Anna Maria Island mayors say tourist tsunami harms quality of life

skennedy@bradenton.comAugust 20, 2013 

Manatee Public Beach is a popular spot for visitors to Anna Maria Island. OTROY MORGAN/Photos From The Air

HOLMES BEACH -- Mayors of Anna Maria Island cities say the quality of life on the island is deteriorating because the area has been so successful in attracting tourists.

They sought funding Monday from the Tourist Development Council to help deal with the onslaught of visitors, which Anna Maria Mayor SueLynn said is becoming overwhelming for residents.

She complained of parking troubles and traffic gridlock, beachgoers who defecate on lawns, noisy parties, rude vacationers and city infrastructure that is taking a beating.

"We have lost neighbors and neighborhoods; residents who have been here for years have left, and are leaving," she told the council meeting at Holmes Beach City Hall. "Greed is running the island."

The cities of Anna Maria and Holmes Beach are considering paid- and permit-parking, she said.

"A toll to come on the island is no longer a laughing matter," she said.

Bradenton Beach Mayor John Shaughnessy sought help from the council to rebuild a city pier damaged by storms.

Holmes Beach Mayor Carmel Monti urged careful regulation and police intervention when necessary, but added the area "can't throw the baby out with the bath water, and say we don't need tourism."

The economic impact of the area's booming tourism industry reached $143.78 million during the second quarter, said Walter Klages, Ph.D., president and chief executive officer of Research Data Services of Tampa.

"You have an incredible, significant impact when it comes to what tourism really contributes, and it is easy to forget," Klages told the board.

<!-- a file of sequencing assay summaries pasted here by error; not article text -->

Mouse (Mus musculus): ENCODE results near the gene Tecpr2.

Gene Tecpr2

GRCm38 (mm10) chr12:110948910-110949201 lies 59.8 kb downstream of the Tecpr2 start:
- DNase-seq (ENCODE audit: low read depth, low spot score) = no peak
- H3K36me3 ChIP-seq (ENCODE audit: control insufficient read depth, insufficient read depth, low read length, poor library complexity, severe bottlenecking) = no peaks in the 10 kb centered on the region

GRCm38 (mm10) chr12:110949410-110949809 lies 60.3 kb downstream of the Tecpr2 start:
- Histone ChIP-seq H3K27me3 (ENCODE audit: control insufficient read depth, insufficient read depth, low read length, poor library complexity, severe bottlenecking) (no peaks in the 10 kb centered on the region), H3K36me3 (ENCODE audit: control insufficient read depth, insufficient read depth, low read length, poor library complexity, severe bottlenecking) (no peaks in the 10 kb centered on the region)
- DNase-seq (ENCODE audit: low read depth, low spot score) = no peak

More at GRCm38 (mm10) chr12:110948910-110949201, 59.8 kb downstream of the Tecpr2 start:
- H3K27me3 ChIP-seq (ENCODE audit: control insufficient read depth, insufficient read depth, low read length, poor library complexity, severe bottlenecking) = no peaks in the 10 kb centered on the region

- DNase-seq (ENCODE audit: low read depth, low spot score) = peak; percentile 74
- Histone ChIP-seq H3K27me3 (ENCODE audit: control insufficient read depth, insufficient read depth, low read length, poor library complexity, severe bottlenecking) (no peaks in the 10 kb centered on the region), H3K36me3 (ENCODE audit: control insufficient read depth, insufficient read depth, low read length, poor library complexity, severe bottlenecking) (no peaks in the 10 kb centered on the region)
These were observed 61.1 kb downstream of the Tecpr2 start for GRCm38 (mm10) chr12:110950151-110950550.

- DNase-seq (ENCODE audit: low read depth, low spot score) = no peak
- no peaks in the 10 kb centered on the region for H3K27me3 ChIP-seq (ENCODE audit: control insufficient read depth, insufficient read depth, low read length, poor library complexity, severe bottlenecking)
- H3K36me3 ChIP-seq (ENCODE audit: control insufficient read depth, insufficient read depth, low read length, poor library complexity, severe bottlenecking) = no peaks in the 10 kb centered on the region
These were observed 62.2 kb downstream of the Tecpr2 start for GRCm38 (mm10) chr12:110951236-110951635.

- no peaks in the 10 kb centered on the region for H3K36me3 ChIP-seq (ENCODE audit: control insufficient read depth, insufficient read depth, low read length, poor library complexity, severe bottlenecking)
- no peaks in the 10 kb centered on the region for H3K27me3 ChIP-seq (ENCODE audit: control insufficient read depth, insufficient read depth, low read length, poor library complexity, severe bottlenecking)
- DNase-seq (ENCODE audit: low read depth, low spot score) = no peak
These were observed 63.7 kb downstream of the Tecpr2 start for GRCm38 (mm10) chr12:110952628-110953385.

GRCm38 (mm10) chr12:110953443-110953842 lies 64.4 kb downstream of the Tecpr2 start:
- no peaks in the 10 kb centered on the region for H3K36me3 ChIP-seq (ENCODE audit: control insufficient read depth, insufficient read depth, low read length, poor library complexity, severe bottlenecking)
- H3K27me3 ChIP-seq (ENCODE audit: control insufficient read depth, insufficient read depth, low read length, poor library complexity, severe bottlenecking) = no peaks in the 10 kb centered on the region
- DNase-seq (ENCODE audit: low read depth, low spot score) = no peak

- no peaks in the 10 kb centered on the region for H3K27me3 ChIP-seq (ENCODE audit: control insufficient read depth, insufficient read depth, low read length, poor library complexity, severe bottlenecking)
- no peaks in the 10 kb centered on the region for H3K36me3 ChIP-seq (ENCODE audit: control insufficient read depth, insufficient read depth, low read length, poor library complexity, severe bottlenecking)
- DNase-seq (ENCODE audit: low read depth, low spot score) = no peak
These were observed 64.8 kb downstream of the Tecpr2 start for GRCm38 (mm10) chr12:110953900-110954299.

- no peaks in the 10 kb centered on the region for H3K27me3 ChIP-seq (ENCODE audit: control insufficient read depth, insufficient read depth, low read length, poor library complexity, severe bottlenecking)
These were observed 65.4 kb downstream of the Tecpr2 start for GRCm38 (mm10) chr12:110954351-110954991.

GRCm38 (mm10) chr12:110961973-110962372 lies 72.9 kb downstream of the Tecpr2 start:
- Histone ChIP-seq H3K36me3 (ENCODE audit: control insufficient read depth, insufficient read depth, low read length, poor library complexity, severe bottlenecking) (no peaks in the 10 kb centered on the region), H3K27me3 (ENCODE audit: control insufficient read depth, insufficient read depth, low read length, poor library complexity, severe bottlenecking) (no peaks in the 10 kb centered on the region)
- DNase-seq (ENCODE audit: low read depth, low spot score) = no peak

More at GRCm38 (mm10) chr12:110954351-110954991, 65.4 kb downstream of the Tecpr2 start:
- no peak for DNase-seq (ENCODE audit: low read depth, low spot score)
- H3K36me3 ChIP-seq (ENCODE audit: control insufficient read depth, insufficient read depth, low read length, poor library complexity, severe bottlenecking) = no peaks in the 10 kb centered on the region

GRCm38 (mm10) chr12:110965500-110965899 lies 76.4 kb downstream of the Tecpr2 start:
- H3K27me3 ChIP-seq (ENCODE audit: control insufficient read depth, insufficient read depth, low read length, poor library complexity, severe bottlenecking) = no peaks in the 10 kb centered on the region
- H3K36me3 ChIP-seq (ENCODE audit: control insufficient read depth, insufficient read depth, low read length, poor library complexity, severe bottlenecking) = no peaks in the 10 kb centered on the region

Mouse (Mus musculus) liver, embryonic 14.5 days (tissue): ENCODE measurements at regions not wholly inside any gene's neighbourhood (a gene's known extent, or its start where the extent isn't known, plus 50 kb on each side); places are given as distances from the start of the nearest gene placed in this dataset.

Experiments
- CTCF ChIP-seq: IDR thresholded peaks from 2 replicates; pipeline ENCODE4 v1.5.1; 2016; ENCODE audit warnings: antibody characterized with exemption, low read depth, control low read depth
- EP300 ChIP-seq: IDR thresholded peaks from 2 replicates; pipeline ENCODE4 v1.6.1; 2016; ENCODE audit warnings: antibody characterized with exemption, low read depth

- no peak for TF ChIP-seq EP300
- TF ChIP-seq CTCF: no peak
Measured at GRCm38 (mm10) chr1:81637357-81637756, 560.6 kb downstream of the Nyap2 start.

Still, he understood the sensitivity of fragile island communities.

"This is not something unique to you -- crowding and changes in quality of life," he said.

A German tourist wassurprised to hear AnnaMaria Island officials complaining about too many visitors.

"Should we leave?" asked Peter Spitzbart, 46, ofMannheim, Germany, who said he was here with his family for a month's stay.

He said he worked hard to earn the money to come here.

"I think this is disappointing to us," he said.

Mary Ann Brockman,president and chief executive officer of the Anna MariaIsland Chamber of Commerce, said those wanting to eliminate or heavily decrease tourism on the island need to rethink their approach.

"I get very upset and irritated and feel bad they don't feel good about tourists," Brockman recently told the Herald. "Just because we're here doesn't mean we're going to close the bridge."

Brockman points out that many of the residents on the island started out as tourists, and it's what the local economy is built on.

"When you live on a barrier island that's total tourism, it's the only thing to sell," Brockman said. "And it's hard to stop selling it with so much exposure to the island given through the local visitor's bureaus.

"The word's out," she said. "This is a beautiful island."

Paulette Webb, 64, a general manager at a publishing company, has lived in the same house in Anna Maria since 1956. She said she has no objection to tourists, but does object to the way more and more renters have been allowed in.

"It's getting busier all the time," echoed Florence Moss, 67, who moved here from Virginia 19 years ago. "They don't seem to be doing much for the residents."

Council member David Teitelbaum, who owns resort properties, said he is concerned about what he calls "defacto hotels springing up without any regulation."

At his hotels, guests who do not behave properly are asked to leave.

"The truth is, the quality of life is the most important thing we can offer," Teitelbaum said.

Even the Anna MariaIsland Turtle Watch has had to change its proceduresafter rowdy visitors disturbed two nests last month, even stepping on some hatchlings.

Director Suzi Fox said the organization will no longer put dates on the nests when turtles are expected to hatch.

Although volunteers were able to rescue the hatchlings, Fox said, the episode left her wondering what had changed.

"In 33 years, we've never had this," she said.

-- Herald business reporter Charles Schelle contributed to this report.

Sara Kennedy, Herald reporter, can be reached at 941-745-7031. Follow her on Twitter @sarawrites.

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